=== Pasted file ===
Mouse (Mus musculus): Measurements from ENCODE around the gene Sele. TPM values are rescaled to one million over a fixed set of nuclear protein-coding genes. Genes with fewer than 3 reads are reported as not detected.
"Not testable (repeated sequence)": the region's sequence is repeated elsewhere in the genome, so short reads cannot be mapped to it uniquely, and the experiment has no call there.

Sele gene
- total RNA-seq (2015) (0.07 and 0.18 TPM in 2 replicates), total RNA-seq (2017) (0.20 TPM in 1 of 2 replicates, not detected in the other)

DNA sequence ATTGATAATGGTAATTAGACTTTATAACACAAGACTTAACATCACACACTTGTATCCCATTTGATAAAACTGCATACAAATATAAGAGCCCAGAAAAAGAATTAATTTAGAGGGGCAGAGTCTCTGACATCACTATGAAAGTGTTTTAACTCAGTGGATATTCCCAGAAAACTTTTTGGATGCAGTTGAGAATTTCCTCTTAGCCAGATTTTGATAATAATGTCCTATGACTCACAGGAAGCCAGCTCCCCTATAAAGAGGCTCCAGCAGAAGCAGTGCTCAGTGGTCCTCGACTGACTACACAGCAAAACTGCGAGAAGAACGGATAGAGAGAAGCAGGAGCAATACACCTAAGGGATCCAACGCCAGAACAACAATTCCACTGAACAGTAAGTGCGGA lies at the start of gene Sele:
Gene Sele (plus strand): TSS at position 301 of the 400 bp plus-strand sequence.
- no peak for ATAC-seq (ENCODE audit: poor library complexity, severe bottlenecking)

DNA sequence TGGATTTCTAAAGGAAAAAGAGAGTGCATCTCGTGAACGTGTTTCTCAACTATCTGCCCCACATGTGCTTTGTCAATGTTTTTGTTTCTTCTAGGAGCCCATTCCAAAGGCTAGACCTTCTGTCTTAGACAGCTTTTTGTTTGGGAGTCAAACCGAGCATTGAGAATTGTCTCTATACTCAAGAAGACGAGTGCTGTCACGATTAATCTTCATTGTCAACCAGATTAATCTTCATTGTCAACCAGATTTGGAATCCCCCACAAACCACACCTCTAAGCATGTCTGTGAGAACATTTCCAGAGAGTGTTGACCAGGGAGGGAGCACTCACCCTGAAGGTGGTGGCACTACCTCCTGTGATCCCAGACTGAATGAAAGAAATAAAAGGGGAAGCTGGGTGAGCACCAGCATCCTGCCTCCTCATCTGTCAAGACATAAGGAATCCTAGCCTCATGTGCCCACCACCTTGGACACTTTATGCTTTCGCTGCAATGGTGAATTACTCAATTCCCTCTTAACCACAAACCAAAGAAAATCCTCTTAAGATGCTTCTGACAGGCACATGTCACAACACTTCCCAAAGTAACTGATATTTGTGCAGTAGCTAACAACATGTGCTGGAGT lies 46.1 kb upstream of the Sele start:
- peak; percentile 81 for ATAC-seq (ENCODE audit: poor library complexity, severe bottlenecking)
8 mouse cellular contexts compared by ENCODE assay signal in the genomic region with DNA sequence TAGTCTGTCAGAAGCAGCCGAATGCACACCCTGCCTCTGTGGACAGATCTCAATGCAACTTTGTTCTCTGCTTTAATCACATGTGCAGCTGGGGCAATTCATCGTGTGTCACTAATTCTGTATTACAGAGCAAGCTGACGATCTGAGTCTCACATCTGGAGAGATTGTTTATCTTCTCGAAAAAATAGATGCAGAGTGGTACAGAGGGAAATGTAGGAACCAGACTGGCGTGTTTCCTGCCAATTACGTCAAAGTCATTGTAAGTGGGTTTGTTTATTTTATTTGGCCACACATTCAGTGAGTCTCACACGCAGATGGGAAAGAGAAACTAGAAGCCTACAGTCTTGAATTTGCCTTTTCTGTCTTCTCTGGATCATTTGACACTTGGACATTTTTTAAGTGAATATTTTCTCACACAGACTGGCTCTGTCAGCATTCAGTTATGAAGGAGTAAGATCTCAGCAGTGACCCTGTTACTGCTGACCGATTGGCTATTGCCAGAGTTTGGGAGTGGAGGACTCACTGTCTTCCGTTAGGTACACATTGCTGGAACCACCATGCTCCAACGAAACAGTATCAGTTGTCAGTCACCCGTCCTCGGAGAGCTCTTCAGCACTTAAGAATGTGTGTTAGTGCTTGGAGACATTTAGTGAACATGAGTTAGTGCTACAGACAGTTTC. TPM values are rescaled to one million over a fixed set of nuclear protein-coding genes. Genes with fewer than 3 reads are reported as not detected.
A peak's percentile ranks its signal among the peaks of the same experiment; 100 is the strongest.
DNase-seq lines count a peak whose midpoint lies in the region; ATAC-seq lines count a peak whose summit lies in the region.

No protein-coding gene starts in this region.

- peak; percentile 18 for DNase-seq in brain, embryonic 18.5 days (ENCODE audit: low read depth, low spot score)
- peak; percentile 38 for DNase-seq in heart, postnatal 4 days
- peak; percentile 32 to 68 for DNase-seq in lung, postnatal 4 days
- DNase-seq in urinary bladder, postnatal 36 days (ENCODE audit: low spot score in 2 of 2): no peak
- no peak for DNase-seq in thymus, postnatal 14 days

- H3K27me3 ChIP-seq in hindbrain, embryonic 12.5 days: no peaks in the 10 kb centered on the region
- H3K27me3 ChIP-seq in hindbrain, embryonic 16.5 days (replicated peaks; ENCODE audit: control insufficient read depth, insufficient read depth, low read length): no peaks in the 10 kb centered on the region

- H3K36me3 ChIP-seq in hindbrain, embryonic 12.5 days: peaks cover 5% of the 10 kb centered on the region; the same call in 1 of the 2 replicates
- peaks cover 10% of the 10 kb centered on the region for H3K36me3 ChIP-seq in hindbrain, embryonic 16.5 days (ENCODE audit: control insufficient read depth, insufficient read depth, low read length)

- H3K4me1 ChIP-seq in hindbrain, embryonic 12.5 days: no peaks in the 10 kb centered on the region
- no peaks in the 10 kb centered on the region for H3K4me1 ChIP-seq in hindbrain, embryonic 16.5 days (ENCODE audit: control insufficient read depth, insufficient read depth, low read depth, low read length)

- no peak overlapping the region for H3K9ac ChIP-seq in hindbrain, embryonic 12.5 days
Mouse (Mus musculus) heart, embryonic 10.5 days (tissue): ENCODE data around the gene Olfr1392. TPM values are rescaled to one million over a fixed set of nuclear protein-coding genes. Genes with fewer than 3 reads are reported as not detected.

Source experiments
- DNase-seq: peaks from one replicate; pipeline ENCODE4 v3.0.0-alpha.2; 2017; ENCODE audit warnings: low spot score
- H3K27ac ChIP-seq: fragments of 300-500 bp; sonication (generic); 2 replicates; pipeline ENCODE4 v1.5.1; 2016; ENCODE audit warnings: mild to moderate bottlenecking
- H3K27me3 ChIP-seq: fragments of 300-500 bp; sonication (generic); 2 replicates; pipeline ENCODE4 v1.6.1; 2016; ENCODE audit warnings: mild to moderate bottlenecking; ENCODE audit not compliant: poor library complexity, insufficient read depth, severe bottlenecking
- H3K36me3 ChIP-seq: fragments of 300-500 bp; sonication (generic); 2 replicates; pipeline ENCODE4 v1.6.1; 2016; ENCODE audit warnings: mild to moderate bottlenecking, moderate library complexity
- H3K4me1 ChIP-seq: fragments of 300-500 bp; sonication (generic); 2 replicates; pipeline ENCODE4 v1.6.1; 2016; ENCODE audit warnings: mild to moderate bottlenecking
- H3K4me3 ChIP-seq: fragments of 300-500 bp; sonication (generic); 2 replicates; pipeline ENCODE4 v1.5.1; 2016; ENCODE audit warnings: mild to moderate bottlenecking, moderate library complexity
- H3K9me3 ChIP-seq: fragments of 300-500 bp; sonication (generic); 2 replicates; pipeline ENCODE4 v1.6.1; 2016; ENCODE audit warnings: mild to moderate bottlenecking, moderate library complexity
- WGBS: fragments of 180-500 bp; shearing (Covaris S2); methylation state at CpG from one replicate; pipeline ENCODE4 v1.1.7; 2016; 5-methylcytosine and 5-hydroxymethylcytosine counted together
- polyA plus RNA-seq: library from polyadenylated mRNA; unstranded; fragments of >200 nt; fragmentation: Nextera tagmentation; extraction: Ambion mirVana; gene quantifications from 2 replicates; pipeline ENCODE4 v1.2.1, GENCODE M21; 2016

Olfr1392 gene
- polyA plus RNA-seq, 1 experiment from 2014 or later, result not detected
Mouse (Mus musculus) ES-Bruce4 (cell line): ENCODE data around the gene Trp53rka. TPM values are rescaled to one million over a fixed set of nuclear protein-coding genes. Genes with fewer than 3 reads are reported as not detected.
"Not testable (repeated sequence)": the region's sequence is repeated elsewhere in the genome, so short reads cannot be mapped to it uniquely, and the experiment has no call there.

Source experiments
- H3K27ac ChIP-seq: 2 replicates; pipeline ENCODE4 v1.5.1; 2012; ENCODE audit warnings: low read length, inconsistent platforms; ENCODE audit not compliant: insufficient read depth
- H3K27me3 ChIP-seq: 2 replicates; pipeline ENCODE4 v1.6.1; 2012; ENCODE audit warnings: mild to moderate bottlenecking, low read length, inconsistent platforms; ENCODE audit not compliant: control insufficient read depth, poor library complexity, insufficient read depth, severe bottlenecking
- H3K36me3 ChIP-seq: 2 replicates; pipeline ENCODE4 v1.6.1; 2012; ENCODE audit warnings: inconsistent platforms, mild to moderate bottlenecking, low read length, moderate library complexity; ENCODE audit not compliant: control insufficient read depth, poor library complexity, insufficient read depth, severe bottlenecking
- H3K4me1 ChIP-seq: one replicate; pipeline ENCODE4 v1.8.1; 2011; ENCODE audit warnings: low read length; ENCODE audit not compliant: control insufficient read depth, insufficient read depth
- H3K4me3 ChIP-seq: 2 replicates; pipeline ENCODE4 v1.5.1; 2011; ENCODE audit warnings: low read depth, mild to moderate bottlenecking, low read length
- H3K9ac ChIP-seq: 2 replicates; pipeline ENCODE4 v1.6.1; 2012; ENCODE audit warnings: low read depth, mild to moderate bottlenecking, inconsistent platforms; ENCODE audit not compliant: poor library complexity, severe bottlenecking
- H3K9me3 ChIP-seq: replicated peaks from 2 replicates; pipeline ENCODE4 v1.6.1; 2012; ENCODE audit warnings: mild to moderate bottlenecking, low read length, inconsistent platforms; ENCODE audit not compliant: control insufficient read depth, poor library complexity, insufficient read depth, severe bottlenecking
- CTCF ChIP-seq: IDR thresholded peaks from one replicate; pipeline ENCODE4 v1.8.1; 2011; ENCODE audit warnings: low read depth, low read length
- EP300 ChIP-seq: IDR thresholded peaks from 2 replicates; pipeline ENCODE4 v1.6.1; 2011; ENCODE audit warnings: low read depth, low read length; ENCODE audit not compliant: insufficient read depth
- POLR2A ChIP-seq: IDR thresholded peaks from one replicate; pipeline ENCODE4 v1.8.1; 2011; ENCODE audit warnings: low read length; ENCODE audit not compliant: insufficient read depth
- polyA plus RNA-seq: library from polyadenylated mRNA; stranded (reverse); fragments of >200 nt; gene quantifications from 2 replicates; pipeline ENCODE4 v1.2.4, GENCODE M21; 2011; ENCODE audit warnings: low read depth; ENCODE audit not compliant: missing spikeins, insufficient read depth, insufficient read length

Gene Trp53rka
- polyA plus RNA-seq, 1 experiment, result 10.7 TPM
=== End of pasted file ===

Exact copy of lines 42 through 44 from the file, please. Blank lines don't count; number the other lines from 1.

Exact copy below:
- H3K27ac ChIP-seq: 2 replicates; pipeline ENCODE4 v1.5.1; 2012; ENCODE audit warnings: low read length, inconsistent platforms; ENCODE audit not compliant: insufficient read depth
- H3K27me3 ChIP-seq: 2 replicates; pipeline ENCODE4 v1.6.1; 2012; ENCODE audit warnings: mild to moderate bottlenecking, low read length, inconsistent platforms; ENCODE audit not compliant: control insufficient read depth, poor library complexity, insufficient read depth, severe bottlenecking
- H3K36me3 ChIP-seq: 2 replicates; pipeline ENCODE4 v1.6.1; 2012; ENCODE audit warnings: inconsistent platforms, mild to moderate bottlenecking, low read length, moderate library complexity; ENCODE audit not compliant: control insufficient read depth, poor library complexity, insufficient read depth, severe bottlenecking